Cancer researchers are facing a deluge of genome data. Turning this powerful information into our advantage ultimately depends on highly reliable systems for experimental validation. Our study shows how data from large scale genomics can be put into a meaningful biological context and transformed into actionable information by comparison with results from hypothesis driven research in genetically engineered mice.
First, we have identified in PHLPP1
, a ‘druggable’ suppressor of prostate cancer progression since its antagonist, mTORC2 can be pharmacologically inhibited. Most importantly, genetic mTORC2-inactivation has no adverse effects on adult prostate tissue (Guertin and Sabatini, 2009
). The deletion involving PHLPP1
(18q21) contains still other suspected and confirmed tumor suppressors. The TGF-beta effectors SMAD2, SMAD4, SMAD7, as well as the DCC
gene, are co-deleted in the majority of cases. The cooperation of Smad4
with complete Pten
-loss in prostate cancer has recently been shown in knockout mice (Ding et al., 2011
) and similarly, we find Smad-activation in response to Phlpp1
-loss in prostate. The co-deletion of SMAD4
could thus conceivably exacerbate the consequences of PTEN
-loss in human prostate.
Second, our study reveals a progression principle of PTEN-pathway driven aggressive prostate cancer. After its initial discovery (Chen et al., 2005
), the senescence response in prostate was primarily thought to protect early hyperplastic precursor lesions from becoming clinically relevant cancer (reviewed in (Narita and Lowe, 2005
)). In contrast, our genomic analysis reveals that strong activation of the pathway coincides with p53-deletion in metastasis, not cancer. Therefore we propose that primary prostate lesions must and do
develop in PTEN
haploinsufficiency (75% show reduction in protein) in order to fly below the radar of the p53 activation system unless a p53 alteration has already occurred.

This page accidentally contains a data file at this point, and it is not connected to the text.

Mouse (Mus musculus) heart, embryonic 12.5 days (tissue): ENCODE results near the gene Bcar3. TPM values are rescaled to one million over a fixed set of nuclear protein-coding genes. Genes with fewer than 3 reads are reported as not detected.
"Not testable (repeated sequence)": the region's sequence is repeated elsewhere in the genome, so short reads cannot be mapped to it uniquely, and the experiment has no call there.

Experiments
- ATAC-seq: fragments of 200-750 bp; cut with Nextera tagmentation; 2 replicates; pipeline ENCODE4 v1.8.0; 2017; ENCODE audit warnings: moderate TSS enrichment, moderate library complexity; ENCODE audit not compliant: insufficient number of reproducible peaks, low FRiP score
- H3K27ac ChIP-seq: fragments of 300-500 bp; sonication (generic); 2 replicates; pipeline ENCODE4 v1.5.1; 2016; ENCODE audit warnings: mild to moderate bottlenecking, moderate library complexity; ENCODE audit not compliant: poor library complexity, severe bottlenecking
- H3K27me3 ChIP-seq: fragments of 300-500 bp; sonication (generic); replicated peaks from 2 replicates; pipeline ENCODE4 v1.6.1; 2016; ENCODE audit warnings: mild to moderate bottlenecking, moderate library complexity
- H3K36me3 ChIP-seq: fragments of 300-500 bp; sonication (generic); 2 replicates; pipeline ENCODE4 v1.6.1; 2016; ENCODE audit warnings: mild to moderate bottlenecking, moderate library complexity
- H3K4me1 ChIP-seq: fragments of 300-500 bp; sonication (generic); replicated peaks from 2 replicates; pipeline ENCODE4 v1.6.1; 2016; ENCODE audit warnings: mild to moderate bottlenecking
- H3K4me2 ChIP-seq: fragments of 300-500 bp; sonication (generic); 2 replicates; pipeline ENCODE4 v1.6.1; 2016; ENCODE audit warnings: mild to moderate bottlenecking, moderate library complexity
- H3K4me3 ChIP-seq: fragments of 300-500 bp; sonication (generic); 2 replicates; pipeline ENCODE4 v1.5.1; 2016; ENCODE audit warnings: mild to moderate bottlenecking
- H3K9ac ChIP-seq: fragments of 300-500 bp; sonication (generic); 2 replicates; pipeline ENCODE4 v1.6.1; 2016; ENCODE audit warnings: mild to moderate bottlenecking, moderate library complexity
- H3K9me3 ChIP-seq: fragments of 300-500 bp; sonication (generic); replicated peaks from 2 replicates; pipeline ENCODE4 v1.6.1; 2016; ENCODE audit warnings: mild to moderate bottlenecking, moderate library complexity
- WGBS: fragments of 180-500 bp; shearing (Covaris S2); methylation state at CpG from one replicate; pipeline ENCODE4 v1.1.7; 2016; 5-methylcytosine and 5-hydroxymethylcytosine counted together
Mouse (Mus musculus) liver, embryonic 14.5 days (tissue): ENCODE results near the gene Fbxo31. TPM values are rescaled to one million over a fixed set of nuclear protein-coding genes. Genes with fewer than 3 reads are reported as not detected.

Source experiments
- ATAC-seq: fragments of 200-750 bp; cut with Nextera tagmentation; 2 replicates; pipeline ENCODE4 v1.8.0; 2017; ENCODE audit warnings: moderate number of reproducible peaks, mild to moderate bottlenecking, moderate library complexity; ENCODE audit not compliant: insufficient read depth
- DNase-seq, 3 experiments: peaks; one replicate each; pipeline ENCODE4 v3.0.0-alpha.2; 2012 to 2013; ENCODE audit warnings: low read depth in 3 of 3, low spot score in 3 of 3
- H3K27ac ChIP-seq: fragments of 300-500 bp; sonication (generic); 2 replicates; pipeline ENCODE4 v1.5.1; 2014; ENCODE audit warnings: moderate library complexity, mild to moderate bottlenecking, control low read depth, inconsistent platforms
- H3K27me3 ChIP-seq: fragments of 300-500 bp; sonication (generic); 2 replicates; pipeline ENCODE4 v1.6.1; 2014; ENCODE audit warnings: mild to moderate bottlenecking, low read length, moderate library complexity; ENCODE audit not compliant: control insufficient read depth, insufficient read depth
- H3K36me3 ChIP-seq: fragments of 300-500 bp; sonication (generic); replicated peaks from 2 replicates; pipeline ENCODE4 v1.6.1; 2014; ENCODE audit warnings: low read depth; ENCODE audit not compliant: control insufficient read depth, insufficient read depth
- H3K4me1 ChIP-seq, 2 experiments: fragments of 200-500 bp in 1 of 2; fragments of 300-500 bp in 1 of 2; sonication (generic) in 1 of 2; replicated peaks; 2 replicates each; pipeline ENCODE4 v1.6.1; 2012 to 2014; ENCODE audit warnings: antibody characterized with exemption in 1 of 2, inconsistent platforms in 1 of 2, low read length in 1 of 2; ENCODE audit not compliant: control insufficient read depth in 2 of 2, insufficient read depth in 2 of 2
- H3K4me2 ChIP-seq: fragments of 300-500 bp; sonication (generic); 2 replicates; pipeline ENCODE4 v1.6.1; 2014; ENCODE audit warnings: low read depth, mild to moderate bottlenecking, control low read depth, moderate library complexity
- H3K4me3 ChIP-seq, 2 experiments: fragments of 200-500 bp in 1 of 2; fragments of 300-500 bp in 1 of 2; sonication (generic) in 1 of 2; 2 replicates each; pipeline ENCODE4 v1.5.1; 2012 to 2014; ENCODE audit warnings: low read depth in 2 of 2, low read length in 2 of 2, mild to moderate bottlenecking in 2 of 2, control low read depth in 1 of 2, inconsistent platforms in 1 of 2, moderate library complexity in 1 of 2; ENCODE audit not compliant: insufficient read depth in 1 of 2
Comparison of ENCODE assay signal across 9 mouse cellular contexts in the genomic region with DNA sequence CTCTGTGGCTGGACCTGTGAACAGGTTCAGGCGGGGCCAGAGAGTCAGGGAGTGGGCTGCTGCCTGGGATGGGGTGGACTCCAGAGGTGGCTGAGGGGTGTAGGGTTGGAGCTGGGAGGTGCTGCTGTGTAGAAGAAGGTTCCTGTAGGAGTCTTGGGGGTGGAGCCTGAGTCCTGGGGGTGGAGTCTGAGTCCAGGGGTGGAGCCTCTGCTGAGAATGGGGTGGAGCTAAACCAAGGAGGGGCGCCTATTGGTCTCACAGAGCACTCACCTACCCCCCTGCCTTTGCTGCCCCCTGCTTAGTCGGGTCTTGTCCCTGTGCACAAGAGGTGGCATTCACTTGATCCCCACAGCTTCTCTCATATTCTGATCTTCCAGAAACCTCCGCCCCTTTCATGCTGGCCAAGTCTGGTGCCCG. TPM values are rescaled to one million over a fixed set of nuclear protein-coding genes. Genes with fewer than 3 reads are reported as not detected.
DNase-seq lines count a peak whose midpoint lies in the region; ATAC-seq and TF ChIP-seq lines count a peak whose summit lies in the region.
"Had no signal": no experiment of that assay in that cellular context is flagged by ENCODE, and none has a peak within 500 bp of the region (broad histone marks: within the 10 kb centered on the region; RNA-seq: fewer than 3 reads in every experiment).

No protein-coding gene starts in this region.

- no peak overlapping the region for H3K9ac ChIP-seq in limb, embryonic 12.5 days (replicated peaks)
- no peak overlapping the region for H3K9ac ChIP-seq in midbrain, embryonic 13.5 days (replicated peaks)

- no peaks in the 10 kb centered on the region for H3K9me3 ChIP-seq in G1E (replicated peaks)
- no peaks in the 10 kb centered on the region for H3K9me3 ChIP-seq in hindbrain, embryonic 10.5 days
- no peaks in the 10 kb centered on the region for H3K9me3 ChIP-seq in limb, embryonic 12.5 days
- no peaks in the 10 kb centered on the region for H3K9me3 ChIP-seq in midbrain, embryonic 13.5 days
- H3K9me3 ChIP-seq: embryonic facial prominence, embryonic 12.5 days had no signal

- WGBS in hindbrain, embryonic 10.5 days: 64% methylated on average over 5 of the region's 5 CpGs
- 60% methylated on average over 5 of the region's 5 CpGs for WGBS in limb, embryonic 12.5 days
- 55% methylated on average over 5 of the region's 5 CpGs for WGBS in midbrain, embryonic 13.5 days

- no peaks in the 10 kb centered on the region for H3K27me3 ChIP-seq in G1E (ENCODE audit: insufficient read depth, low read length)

Third, we find that low PTEN/PHLPP1
transcription correlates with biochemical relapse in patients after prostate surgery. If confirmed in expanded studies, this finding could yield important molecular information that might be used to stratify patients for PI 3-Kinase inhibitor trials. Importantly, recent results (Carver et al., 2011
; Mulholland et al., 2011
) have revealed that blockade of AR- or PI 3-Kinase signaling is mutually reinforcing, demonstrating the need for combined therapeutic pathway inactivation. Intriguingly, this research has shown that AR-mediated AKT-inhibition is carried out by PHLPP1 activation since PHLPP1 is degraded by AR blockade, a mainstay of advanced prostate cancer therapy. These results reinforce the crucial role of PHLPP1 status in prostate cancer progression.
Finally, we identify the PHLPP2 protein as part of a cell autonomous fail-safe mechanism, which in concert with p53 responds to excessive pathway signaling in prostate. The activation of these responses cannot prevent tumorigenesis in our animal system, yet they critically shape the disease time course in a model where, unlike in human, every prostate cell is engineered to suffer Pten/Phlpp1-loss. The PHLPP2-mediated negative pathway feedback represents another potential mechanism by which mTORC1 activation inhibits AKT activity. Since the pharmacological inhibition of mTorc1 is able to derail this response, our data argue for checking thisPHLPP2 activation in patients before they receive mTORC1-targeting pathway therapy.
Taken together, our results identify the critical role of the PHLPP proteins in prostate cancer and suggest that defining their status in relation to PTEN and p53 is important for understanding and combatting the disease.